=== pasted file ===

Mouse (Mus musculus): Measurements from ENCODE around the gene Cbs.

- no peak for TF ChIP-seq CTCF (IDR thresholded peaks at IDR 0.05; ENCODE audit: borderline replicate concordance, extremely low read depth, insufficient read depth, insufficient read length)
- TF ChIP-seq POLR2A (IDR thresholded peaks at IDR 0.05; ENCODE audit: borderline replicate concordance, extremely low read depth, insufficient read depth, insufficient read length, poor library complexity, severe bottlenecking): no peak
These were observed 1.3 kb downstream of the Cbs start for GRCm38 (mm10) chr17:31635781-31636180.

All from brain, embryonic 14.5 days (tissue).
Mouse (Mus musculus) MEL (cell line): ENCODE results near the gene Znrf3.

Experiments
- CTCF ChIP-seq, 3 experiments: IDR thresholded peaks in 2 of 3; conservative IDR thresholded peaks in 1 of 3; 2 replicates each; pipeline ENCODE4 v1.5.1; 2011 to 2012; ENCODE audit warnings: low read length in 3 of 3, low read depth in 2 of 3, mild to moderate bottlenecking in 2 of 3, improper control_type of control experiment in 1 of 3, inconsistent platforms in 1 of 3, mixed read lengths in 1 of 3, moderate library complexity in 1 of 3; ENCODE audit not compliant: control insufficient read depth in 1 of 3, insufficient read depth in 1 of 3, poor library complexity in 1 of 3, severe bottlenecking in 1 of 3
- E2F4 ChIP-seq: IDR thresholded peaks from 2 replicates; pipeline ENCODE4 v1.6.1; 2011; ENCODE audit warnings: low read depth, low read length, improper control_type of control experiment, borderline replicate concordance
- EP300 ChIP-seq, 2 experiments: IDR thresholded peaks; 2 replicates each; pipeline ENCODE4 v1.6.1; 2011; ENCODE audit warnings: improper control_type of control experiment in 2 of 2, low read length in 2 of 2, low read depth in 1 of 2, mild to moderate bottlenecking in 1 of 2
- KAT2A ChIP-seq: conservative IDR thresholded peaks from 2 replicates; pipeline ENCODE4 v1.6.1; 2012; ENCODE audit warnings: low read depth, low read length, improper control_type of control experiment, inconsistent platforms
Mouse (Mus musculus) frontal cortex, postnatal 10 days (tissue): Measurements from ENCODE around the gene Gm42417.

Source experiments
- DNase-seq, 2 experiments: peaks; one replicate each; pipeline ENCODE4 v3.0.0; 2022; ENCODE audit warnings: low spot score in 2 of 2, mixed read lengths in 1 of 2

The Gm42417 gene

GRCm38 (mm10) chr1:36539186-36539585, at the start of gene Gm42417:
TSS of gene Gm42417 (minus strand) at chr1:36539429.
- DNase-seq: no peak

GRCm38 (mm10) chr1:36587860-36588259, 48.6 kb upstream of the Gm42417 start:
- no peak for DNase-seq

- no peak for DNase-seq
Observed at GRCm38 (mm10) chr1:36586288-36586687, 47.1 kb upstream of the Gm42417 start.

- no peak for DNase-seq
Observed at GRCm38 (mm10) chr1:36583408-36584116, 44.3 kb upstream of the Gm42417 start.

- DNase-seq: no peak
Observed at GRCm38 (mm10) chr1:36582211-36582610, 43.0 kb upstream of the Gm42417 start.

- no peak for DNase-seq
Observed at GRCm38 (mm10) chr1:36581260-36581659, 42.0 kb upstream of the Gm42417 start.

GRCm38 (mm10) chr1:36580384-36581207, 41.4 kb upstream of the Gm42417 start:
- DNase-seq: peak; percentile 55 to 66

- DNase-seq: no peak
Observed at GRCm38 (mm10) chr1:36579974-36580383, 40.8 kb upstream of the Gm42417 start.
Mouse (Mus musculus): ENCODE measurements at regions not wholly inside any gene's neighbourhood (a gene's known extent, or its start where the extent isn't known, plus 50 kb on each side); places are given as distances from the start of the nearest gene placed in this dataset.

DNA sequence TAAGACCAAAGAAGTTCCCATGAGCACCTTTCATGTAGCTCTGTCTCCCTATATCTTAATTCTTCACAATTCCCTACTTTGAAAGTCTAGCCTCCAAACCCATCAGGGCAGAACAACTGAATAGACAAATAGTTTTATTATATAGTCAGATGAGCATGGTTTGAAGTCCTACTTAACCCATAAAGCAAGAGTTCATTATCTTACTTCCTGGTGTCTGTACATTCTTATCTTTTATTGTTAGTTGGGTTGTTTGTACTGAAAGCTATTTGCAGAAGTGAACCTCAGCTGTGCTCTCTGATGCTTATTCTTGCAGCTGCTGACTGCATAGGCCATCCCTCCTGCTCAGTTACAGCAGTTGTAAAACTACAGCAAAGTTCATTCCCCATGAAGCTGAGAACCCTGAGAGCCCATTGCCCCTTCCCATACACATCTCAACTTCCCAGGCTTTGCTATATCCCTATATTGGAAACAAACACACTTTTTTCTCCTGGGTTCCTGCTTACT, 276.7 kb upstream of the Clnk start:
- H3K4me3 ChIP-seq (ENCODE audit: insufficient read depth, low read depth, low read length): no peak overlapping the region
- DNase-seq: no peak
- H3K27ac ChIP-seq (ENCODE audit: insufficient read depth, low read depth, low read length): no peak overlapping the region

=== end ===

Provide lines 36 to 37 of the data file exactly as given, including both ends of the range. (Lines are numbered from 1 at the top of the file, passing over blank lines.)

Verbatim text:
- DNase-seq: no peak
- H3K27ac ChIP-seq (ENCODE audit: insufficient read depth, low read depth, low read length): no peak overlapping the region